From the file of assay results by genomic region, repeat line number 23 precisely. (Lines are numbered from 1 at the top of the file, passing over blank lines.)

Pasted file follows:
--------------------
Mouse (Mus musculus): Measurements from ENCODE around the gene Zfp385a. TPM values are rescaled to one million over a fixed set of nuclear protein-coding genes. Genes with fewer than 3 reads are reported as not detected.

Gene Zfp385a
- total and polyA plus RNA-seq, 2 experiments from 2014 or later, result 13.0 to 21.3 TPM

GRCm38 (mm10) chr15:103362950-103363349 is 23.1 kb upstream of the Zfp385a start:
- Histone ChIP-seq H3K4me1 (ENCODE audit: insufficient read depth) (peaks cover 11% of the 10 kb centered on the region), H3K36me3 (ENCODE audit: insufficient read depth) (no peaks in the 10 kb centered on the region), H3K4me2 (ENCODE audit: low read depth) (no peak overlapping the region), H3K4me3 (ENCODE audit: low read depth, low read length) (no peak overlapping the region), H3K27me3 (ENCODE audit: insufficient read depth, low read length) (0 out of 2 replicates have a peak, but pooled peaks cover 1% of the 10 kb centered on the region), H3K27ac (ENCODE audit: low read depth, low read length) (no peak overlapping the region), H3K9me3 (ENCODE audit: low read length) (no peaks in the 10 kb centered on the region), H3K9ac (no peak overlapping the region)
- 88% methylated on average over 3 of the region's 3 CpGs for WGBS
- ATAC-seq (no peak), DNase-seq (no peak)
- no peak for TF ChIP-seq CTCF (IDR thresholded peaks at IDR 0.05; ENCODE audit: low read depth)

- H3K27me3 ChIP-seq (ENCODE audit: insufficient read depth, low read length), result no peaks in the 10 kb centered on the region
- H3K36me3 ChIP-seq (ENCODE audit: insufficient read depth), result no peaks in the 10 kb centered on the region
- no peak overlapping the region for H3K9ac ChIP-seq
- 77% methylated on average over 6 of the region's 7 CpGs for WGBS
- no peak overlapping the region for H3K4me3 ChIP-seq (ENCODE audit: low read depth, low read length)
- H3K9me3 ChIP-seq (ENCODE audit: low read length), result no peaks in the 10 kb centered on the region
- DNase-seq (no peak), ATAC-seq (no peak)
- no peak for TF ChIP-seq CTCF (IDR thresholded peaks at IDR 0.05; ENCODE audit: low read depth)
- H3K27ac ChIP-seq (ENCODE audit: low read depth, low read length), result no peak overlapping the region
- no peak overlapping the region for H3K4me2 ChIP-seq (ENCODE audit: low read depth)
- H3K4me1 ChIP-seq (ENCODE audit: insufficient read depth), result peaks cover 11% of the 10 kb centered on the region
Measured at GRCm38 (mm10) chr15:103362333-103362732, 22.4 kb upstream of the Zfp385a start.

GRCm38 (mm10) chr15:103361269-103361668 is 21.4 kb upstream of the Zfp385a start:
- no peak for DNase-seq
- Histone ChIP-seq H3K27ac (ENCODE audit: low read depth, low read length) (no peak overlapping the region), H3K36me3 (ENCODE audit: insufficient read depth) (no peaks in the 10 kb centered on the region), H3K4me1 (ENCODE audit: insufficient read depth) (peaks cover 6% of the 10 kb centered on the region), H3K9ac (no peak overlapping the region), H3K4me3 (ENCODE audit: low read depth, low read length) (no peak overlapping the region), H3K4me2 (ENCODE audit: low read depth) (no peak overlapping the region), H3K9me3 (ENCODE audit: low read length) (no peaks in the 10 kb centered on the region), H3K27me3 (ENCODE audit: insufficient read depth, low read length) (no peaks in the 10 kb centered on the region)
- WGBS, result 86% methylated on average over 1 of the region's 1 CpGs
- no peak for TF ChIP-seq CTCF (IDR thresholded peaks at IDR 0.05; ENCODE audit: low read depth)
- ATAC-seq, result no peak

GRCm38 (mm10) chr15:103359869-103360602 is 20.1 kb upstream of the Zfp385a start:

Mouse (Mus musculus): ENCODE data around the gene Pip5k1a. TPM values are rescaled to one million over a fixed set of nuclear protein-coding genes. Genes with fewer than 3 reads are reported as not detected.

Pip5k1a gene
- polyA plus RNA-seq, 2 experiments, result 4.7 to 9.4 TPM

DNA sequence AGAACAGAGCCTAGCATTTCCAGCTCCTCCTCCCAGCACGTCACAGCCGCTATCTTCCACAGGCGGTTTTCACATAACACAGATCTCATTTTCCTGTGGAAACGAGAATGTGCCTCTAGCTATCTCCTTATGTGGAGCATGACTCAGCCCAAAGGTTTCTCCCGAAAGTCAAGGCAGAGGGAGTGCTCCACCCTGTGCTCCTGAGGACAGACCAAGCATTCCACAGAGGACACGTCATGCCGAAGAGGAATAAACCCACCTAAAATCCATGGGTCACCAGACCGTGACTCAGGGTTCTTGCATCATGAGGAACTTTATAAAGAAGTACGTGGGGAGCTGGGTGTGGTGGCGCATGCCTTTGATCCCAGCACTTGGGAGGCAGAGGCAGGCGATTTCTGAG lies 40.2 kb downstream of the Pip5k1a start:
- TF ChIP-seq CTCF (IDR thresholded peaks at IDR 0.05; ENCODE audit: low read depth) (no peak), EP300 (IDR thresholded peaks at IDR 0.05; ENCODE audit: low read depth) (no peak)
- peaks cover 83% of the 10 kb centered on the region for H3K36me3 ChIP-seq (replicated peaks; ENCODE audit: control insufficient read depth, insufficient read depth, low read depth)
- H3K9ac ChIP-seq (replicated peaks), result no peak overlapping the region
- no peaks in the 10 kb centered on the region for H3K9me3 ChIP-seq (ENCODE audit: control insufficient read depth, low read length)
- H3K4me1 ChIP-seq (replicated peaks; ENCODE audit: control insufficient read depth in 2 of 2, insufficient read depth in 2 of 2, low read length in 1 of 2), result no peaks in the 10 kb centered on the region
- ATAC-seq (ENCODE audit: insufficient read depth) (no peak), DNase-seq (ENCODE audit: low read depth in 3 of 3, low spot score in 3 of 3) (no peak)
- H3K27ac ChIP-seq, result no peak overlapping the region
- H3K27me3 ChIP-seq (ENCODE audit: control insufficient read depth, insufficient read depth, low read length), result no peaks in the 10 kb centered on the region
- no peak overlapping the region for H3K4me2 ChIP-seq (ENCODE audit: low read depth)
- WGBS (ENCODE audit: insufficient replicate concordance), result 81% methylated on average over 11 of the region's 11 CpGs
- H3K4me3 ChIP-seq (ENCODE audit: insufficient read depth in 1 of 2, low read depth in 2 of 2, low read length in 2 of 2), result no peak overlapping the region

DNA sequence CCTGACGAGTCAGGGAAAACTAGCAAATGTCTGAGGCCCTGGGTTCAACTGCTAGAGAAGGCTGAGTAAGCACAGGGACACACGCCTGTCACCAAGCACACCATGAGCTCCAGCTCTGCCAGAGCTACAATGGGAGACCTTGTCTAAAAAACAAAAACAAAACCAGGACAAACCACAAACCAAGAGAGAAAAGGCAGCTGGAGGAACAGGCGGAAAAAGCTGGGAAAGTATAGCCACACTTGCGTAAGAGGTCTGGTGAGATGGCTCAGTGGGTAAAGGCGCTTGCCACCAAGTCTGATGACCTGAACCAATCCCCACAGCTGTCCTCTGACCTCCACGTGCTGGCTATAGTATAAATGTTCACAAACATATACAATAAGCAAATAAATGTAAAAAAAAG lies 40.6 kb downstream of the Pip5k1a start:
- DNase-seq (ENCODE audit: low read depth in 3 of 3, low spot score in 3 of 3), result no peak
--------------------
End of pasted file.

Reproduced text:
- Histone ChIP-seq H3K27ac (ENCODE audit: low read depth, low read length) (no peak overlapping the region), H3K36me3 (ENCODE audit: insufficient read depth) (no peaks in the 10 kb centered on the region), H3K4me1 (ENCODE audit: insufficient read depth) (peaks cover 6% of the 10 kb centered on the region), H3K9ac (no peak overlapping the region), H3K4me3 (ENCODE audit: low read depth, low read length) (no peak overlapping the region), H3K4me2 (ENCODE audit: low read depth) (no peak overlapping the region), H3K9me3 (ENCODE audit: low read length) (no peaks in the 10 kb centered on the region), H3K27me3 (ENCODE audit: insufficient read depth, low read length) (no peaks in the 10 kb centered on the region)